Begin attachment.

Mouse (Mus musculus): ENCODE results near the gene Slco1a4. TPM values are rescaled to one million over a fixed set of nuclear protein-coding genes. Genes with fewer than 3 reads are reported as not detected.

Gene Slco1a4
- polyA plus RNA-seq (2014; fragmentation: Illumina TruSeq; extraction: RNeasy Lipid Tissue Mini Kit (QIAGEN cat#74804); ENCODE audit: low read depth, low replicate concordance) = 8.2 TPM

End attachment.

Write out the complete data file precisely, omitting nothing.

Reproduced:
Mouse (Mus musculus): ENCODE results near the gene Slco1a4. TPM values are rescaled to one million over a fixed set of nuclear protein-coding genes. Genes with fewer than 3 reads are reported as not detected.

Gene Slco1a4
- polyA plus RNA-seq (2014; fragmentation: Illumina TruSeq; extraction: RNeasy Lipid Tissue Mini Kit (QIAGEN cat#74804); ENCODE audit: low read depth, low replicate concordance) = 8.2 TPM